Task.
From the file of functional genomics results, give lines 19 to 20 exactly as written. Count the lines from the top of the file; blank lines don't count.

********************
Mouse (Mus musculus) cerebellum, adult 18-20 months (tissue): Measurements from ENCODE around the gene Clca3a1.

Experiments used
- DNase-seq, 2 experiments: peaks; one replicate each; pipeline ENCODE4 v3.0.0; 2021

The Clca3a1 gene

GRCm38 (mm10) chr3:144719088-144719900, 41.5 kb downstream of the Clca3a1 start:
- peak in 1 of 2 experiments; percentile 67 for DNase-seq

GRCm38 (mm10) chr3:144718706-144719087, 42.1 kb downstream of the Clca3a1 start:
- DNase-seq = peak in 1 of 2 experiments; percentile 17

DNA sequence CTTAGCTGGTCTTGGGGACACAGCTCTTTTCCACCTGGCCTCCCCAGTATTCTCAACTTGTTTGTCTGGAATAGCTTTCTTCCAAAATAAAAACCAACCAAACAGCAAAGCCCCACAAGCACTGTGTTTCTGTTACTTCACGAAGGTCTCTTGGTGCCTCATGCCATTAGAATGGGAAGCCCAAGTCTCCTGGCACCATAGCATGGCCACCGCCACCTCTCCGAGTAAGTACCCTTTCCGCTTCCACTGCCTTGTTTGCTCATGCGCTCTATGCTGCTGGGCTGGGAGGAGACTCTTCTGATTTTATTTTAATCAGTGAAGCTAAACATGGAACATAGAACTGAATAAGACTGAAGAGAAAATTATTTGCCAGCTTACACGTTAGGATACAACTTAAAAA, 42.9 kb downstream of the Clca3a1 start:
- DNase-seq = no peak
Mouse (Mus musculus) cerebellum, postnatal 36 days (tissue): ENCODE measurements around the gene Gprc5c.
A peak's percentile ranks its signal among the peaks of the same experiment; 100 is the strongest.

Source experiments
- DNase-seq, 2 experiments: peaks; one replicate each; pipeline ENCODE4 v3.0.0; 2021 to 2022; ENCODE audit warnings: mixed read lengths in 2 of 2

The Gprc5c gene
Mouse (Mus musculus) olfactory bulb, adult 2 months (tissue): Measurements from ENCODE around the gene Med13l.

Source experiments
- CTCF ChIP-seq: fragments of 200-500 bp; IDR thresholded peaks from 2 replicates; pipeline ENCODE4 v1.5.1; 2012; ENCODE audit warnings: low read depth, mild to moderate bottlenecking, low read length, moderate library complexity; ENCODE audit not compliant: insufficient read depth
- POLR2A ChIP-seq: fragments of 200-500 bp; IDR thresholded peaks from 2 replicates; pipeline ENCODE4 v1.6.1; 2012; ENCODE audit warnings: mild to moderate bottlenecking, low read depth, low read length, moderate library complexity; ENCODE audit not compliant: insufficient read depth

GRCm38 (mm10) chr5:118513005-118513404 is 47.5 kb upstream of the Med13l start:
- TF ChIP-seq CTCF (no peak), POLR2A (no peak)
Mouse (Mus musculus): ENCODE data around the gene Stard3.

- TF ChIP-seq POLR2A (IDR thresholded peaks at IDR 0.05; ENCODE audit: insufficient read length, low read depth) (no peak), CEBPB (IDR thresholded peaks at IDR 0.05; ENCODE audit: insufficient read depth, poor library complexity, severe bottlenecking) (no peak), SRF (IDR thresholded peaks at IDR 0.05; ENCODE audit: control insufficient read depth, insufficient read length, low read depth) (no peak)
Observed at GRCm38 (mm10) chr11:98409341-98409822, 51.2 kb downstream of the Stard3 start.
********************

- POLR2A ChIP-seq: fragments of 200-500 bp; IDR thresholded peaks from 2 replicates; pipeline ENCODE4 v1.6.1; 2012; ENCODE audit warnings: mild to moderate bottlenecking, low read depth, low read length, moderate library complexity; ENCODE audit not compliant: insufficient read depth

GRCm38 (mm10) chr5:118513005-118513404 is 47.5 kb upstream of the Med13l start: